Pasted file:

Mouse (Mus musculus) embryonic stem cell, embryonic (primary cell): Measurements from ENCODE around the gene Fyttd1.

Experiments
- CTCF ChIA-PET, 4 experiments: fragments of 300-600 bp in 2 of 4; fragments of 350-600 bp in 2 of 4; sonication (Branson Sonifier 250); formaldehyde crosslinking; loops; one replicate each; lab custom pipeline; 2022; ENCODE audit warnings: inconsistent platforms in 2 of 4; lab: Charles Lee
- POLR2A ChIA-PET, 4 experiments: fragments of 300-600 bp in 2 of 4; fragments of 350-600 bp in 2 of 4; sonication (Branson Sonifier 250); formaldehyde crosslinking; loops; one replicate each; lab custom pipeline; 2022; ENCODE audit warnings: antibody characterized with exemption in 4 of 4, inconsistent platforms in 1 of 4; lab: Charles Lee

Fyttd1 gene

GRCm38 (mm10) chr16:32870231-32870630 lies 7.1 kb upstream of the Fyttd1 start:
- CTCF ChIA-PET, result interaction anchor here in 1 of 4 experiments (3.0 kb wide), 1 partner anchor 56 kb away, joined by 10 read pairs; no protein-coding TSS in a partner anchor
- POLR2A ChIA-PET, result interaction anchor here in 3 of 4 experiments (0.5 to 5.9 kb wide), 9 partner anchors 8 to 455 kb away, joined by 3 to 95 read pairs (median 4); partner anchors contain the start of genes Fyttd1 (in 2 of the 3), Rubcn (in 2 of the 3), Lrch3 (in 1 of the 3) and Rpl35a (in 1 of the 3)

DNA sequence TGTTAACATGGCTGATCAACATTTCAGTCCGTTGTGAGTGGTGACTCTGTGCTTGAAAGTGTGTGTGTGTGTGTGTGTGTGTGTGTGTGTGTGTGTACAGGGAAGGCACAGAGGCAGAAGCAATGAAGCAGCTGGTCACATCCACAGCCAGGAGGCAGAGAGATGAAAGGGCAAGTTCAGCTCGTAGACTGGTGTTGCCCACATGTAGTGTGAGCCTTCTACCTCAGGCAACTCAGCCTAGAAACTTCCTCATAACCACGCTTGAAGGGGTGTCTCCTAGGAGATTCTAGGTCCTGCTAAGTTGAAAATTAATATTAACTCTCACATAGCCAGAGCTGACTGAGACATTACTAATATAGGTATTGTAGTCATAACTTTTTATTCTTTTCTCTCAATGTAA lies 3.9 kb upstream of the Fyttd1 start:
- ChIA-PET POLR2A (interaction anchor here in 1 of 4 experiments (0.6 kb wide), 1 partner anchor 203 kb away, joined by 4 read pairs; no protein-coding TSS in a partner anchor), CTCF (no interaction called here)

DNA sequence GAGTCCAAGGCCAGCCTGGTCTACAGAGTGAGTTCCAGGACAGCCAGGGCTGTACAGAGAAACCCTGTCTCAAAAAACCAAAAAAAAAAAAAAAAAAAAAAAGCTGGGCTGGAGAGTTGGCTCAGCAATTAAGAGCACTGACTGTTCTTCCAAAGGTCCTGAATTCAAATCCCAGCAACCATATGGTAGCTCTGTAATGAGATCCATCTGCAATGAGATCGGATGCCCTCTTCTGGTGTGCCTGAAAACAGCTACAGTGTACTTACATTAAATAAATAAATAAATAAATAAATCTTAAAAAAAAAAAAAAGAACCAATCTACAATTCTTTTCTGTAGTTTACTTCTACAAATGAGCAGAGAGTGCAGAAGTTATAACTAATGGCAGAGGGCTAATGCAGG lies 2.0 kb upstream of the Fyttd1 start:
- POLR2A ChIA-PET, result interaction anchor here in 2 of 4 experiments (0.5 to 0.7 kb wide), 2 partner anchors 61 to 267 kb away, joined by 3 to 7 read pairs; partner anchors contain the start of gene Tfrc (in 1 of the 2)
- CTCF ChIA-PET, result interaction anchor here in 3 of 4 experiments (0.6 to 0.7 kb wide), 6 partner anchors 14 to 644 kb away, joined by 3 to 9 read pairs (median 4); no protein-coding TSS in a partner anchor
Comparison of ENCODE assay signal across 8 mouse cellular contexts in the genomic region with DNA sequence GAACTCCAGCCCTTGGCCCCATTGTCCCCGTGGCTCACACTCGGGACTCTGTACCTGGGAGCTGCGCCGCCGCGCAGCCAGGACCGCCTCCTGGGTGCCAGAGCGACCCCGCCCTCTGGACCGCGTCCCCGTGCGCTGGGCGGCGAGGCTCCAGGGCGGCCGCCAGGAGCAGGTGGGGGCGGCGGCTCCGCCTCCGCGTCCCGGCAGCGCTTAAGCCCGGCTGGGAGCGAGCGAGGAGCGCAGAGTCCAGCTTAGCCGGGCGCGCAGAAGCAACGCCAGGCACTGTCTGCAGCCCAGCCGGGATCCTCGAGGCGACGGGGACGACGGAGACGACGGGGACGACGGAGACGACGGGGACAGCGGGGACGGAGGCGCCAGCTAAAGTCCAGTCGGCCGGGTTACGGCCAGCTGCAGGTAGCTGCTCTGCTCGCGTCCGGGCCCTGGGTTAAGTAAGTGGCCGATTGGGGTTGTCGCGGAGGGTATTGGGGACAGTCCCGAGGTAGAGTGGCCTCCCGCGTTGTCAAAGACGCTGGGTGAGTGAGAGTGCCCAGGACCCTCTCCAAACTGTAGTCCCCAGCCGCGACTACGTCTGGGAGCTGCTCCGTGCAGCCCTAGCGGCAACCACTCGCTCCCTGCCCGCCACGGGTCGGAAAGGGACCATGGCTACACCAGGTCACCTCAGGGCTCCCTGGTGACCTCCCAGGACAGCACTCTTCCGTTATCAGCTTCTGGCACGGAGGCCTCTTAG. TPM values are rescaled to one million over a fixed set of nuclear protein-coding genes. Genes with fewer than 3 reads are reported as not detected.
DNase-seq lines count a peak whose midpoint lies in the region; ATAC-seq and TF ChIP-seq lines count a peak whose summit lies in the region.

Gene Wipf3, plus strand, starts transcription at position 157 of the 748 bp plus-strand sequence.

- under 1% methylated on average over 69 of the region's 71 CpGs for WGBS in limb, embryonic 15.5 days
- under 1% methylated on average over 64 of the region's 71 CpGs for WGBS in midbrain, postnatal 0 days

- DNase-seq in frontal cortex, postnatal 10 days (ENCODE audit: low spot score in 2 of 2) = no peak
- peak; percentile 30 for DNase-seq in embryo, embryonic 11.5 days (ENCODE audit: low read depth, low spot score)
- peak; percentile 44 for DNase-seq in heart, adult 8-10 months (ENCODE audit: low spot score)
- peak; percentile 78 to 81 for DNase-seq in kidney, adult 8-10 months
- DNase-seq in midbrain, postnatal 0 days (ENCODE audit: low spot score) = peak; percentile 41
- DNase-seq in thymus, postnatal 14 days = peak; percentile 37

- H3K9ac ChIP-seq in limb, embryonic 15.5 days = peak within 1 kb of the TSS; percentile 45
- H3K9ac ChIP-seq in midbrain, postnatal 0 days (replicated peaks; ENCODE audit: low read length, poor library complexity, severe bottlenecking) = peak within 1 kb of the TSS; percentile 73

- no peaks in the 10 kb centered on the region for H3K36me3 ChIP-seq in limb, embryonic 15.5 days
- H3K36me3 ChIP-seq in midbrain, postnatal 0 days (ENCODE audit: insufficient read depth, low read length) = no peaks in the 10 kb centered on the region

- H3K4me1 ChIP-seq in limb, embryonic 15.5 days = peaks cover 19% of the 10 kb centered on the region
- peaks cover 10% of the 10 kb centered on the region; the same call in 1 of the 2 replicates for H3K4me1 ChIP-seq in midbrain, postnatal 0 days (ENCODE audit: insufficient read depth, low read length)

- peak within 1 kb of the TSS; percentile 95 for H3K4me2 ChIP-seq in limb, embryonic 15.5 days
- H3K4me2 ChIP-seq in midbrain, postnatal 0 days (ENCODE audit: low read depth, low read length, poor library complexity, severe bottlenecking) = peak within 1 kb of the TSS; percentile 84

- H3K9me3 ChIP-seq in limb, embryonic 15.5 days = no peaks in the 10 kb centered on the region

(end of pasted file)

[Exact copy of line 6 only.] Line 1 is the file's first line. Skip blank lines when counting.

GRCm38 (mm10) chr16:32870231-32870630 lies 7.1 kb upstream of the Fyttd1 start: